Lead Story

“It was one thing to believe in the sexuality of the cello, but it was an entirely different thing to express those beliefs in front of an audience,” said Jesse Hale in September of her experience as part of the CJ Boyd Sexxxtet, a group of like-minded cellists (plus other instrumentalists) that tours the country performing experimental music in the nude. Hale, a music major at Austin Peay State University in Clarksville, Tennessee, told the school’s paper that she’d “always had the desire to play naked” and that she’d been doing so since sixth grade.

Election Roundup

The Utah attorney general’s office announced on election day that it would investigate voting complaints in Daggett County, where the estimated 2005 population was 943 but 947 voters were registered this year. Meanwhile, balloting for the mayoral race in Waldenburg, Arkansas (population 80), finished in a two-way tie at 18 votes each; Randy Wooten, who came in third with zero votes, said he knew he had voted for himself and would decide whether to file a protest. At a polling station in Lysowice, Poland, where elections were also held in November, an official became upset over alleged irregularities, gathered a pile of unused ballots, and locked herself in a toilet stall until police talked her out. And two weeks after finishing more than a million votes behind incumbent senator Richard Lugar of Indiana, Libertarian candidate Steve Osborn requested a recount of ten precincts.

Government in Action

In November officials in Powys, Wales, sent a warning letter to the local Black Mountains Smokery recommending that it change the name of its Welsh Dragon Sausages to make clear what kind of meat is in them. (It’s pork.) And USA Today reported in October that the U.S. Department of Health and Human Services had revised its grant guidelines to allow federal funding of abstinence education programs aimed at unmarried adults up to age 29.

Fetishes on Parade

The Guardian reported in October that a magistrates’ court in Liverpool, England, had issued a temporary order forbidding 45-year-old Akinwale Arobieke to “touch, feel or measure the muscle area of any person, or request . . . any person to carry out squat exercises.” Also in October, in Melbourne, Australia, 30-year-old Rodney Petersen pleaded guilty to seven counts of theft but still faced more than 100 further charges of theft and stalking. According to police, Petersen, formerly a courier of lost airline luggage, regularly removed head and pubic hairs from women’s bags; in a search of his home and van officers reportedly found at least 80 labeled hair samples, plus notebooks containing the names and personal information of 365 women.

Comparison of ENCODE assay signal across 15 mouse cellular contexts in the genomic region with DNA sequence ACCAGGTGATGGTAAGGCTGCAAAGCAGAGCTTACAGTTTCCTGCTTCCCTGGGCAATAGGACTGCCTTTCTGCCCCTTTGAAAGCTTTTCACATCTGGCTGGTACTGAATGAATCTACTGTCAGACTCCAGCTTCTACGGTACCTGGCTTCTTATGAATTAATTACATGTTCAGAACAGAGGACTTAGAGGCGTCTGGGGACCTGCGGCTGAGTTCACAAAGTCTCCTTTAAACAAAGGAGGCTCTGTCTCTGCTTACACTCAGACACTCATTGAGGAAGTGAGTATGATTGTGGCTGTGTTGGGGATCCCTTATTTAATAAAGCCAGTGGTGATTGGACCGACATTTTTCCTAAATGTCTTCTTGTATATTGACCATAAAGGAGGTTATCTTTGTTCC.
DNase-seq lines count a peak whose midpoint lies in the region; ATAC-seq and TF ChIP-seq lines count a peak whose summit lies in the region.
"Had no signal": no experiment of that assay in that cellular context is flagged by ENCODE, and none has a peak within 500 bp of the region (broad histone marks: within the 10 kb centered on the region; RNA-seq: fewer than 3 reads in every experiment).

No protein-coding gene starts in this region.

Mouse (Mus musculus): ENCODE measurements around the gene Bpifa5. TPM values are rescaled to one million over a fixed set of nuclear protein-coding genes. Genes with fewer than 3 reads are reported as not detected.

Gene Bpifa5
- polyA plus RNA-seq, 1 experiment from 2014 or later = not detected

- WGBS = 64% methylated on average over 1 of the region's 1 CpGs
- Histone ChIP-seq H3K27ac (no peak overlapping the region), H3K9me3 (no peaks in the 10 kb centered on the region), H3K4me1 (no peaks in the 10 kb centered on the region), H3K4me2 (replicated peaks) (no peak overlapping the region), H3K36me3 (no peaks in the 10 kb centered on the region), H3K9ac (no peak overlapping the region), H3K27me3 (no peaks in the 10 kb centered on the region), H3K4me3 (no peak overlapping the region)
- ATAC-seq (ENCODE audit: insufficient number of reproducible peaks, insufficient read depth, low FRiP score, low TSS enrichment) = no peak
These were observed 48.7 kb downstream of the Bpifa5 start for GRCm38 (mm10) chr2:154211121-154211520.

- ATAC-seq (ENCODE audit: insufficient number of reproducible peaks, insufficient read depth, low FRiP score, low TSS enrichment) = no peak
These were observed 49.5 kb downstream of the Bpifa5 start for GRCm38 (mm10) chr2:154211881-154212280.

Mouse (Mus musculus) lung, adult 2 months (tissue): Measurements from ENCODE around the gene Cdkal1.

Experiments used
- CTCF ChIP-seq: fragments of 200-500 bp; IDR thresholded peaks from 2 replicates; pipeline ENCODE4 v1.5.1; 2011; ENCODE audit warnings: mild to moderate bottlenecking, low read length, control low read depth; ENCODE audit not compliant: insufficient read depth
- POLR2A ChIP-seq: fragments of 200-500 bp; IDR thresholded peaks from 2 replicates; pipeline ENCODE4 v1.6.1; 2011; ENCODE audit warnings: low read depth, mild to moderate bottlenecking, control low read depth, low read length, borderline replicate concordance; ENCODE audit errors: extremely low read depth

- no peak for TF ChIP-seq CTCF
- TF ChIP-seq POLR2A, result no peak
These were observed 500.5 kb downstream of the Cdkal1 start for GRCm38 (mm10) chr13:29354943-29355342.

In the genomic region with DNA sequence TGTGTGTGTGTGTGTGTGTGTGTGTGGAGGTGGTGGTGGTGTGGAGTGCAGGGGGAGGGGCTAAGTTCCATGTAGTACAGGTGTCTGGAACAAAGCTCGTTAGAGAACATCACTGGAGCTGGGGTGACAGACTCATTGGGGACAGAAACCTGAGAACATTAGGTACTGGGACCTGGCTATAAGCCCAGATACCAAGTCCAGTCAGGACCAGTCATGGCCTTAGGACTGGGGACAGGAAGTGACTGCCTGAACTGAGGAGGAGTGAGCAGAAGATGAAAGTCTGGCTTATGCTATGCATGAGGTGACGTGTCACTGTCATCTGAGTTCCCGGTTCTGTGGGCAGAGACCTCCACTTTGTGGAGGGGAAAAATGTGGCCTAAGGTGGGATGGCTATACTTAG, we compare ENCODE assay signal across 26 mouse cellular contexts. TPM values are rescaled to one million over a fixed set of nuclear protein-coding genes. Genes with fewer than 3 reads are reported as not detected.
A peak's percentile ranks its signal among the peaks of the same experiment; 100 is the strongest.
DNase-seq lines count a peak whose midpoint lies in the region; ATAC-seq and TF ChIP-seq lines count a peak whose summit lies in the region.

Cultural Diversity

News of the Weird reported in 1995 on Jukka Ammondt, a Finnish professor who performed the songs of Elvis Presley in Latin. He’s still at it, and according to an October BBC News report a surprising number of Finns share his fondness for the ancient language: the Finnish EU council Web site provides a Latin version of its newsletter, and a news broadcast in Latin on national radio–the only one in the world–draws about 75,000 listeners each week.

Police Blotter

From the Morning Sentinel of Waterville, Maine, November 10: “6 p.m., a woman said she suspected someone had sabotaged her washing machine. A police investigation concluded that an imbalanced laundry load had caused the shaking.”

Least Competent Criminals

Amateurs: A 17-year-old boy was arrested for attempted burglary in Lynnwood, Washington, in October after a home owner said she saw him trying to open the back door of her house by reaching through the dog door; allegedly he was still trying when police arrived. According to KOMO TV, it was the second time in five months he’d been caught employing this method, and investigators pointed out that experienced burglars tend to avoid houses with dog doors because they often indicate the presence of a dog. And in Sheboygan, Wisconsin, in November 21-year-old Leah Jarolimek was arrested for forgery after allegedly trying to pass a $20 bill that was blank on one side.

Snakes to People: Put Us Down

An unidentified 48-year-old woman died of a snakebite suffered during a November service at East London Holiness Church in London, Kentucky, apparently becoming the latest very unsuccessful practitioner of snake handling. (A neighbor of the church who claimed to have seen such activity there before told the Lexington Herald-Leader, “I don’t have no dealings with those snakes. But they seem to handle them pretty good.”) And according to an October police report, officers responding to a domestic disturbance call in Shamokin, Pennsylvania, were held at bay by a 36-year-old woman brandishing five poisonous snakes. (She and her husband reportedly operated a pet store.) The snakes bit her repeatedly on the face and arm, causing her to bleed and swell up, and eventually police subdued her with a Taser; she spent three weeks in the hospital and was charged with reckless endangerment and disorderly conduct.

Send your weird news to Chuck Shepherd, Chicago Reader, 11 E. Illinois, Chicago 60611 or to weirdnewstips@yahoo.com. © 2006 Chuck Shepherd

Art accompanying story in printed newspaper (not available in this archive): illustration/Shawn Belshwender.